6. kesler

    kesler TS Enthusiast Topic Starter Posts: 54

    so if I save just my quickbooks work as go on both if one goes down I won't have to wait to get back up and running or do you have an easier option I just don't want to spend too much time getting up and running in the event one hd fails
  7. joked u 2

    joked u 2 TS Rookie Posts: 128

    if you use an external hard drive and every say week or when ever you want to back up, ghost the entire hdd to the external drive. that way you have an exact copy of EVERYTHING!! the whole OS and all your QB from the time you backed up last. it usually takes at least an hour or 2 but if you do it at night before you leave it'll be done when you get back. so when a falure occors, you can simply boot from ghost and take the ghost image off your external drive and reghost it to your main drive and your back up and running or if the drive simply "dies" replace the main drive and ghost the image to the new one.
  8. kesler

    kesler TS Enthusiast Topic Starter Posts: 54

    Thank you, I have a external dr now. Do I need software to ghost it?
  9. Rilla927

    Rilla927 TS Rookie Posts: 152

    You mentioned 2 OS's in case one goes down. I have a better answer for you, it's called Bootback. You need to install on a clean system and it will make a baseline (which is Primary Snapshot) and then you can create up to 10 snapshots for various working enviroments. The Primary is automatically created when you install the program and then you right click or go to menu and create Secondary (or what ever you would like to call it). Since the Primary is your main working snapshot if something goes wrong, you boot to the Secondary and right click and do a copy update and guess what, all the wrongs that were in the Primary before you done the copy/update are identical to the Secondary snapshot which means the wrongs are gone. No cleaning up after it.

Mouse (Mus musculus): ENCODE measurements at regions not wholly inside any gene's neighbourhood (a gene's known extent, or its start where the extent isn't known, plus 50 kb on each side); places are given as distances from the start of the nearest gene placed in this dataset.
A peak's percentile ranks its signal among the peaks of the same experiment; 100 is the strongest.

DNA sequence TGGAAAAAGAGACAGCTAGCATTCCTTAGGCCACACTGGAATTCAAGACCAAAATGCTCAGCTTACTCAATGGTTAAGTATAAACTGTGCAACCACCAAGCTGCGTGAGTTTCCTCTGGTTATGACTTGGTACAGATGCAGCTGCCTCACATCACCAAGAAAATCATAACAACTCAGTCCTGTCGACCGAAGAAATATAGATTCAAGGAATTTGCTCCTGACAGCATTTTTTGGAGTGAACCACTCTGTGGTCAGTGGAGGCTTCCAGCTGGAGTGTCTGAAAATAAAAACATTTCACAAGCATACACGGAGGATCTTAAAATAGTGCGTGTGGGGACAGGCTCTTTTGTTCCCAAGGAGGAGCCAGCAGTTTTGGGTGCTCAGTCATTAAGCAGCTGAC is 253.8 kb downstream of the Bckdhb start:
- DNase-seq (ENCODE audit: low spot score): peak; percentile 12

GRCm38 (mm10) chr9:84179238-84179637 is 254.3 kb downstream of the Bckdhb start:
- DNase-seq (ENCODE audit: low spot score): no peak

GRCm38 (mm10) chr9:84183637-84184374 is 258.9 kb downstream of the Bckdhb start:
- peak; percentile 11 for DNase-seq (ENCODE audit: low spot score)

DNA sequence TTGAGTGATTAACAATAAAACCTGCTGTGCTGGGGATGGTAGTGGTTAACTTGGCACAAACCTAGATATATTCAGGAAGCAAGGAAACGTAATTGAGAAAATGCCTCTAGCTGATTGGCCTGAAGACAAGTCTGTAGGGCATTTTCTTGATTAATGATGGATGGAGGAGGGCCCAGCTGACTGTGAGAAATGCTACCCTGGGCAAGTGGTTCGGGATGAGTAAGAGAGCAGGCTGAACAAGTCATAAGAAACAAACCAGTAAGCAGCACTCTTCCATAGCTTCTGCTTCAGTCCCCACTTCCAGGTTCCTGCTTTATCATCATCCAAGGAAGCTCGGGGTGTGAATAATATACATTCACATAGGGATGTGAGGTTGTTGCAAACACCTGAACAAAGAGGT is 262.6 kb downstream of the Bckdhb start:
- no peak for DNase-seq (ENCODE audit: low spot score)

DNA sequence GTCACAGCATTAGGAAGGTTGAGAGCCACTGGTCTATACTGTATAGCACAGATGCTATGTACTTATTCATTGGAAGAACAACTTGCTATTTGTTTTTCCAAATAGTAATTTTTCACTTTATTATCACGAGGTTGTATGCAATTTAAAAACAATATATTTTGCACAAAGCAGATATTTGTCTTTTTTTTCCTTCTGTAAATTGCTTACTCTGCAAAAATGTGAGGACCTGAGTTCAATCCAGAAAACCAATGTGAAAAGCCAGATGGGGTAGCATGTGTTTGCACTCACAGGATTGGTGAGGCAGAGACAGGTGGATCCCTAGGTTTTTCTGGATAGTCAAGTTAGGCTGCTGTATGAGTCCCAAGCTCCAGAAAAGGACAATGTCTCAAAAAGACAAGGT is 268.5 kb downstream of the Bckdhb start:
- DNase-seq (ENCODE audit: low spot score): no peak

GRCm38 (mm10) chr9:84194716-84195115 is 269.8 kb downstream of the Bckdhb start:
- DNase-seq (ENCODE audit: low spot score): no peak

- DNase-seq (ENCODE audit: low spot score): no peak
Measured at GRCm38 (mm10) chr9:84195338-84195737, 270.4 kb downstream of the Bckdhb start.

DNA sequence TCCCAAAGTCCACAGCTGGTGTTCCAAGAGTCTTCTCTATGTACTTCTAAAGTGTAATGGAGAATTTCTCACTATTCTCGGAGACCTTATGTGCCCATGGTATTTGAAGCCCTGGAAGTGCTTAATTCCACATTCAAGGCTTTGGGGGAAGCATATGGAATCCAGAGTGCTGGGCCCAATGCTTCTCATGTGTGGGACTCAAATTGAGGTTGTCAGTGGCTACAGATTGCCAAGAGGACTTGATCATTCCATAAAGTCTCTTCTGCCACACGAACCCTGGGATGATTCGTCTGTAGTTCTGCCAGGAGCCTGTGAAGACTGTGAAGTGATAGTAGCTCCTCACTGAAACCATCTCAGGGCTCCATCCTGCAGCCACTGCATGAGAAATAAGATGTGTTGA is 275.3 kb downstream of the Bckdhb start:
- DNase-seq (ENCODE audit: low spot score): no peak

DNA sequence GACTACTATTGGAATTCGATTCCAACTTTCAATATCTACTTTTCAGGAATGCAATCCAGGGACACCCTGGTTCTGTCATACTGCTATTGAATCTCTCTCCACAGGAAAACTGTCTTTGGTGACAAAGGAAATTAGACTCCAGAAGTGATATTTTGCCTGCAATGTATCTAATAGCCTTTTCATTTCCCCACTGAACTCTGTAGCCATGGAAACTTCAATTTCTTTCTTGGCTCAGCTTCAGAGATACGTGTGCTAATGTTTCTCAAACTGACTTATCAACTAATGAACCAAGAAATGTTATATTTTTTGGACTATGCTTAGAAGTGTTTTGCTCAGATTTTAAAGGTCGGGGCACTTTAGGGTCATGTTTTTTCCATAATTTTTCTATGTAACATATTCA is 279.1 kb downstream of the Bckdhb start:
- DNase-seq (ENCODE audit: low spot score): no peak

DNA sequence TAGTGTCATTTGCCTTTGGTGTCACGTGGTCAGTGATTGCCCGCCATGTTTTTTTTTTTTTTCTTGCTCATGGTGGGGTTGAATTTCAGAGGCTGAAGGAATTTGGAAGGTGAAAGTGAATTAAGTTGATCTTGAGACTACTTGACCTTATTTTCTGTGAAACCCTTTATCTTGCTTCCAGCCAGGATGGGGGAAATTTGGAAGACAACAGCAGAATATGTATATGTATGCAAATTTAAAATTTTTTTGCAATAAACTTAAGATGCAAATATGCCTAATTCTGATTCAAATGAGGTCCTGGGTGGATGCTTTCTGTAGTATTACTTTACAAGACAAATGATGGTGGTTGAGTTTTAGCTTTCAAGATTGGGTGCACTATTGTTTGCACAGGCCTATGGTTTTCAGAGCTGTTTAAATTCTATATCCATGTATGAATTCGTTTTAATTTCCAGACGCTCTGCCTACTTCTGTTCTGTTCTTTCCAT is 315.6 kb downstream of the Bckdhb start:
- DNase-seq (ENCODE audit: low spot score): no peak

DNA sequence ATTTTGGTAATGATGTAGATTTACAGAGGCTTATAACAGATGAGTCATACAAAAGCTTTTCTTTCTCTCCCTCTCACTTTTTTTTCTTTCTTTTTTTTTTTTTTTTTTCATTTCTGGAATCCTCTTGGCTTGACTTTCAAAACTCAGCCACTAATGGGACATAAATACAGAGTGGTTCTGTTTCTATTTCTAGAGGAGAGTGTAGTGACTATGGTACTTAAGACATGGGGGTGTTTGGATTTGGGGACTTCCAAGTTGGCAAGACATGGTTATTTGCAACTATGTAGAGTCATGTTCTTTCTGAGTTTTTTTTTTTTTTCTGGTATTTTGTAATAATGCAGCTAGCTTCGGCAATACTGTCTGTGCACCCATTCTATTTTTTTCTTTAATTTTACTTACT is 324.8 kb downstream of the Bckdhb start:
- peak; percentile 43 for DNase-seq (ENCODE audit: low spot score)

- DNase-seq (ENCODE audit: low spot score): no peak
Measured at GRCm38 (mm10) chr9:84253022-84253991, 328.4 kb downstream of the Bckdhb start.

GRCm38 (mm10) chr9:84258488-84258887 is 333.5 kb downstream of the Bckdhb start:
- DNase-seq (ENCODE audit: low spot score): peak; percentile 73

This program is so flexible as to the way you want to use it, it isn't funny. This program is priceless to my everyday enviroment. It has saved me so many times like driver updates that don't work, windows updates, testing new software and you are able to wipe it away at your choice. It's endless what you could do with it. The only thing of course is it can't save you from a hardware failure, but as long as you have a copy archived some where else you can restore windows and re-install Bootback and import the up to date archive and you are back in business.

    People really don't know what they are missing until they experience this program. I have been using it since Jan 2007. I don't know how I did with out it, as long as I did.

  10. kesler

    kesler TS Enthusiast Topic Starter Posts: 54

    Anybody else heard of bootback?
  11. Rilla927

    Rilla927 TS Rookie Posts: 152

    No you not probably gonna get anyone that has ever heard of it. I never heard of it until I they started their own forum under Wilders Security. You can go through the threads and see how this program has been torture tested for yourself.

    It was former aka: FD-ISR (First Defence- Instant System recovery) by Raxco Software which do not sell anymore. You have to try it for yourself. It's worth every penny and then some.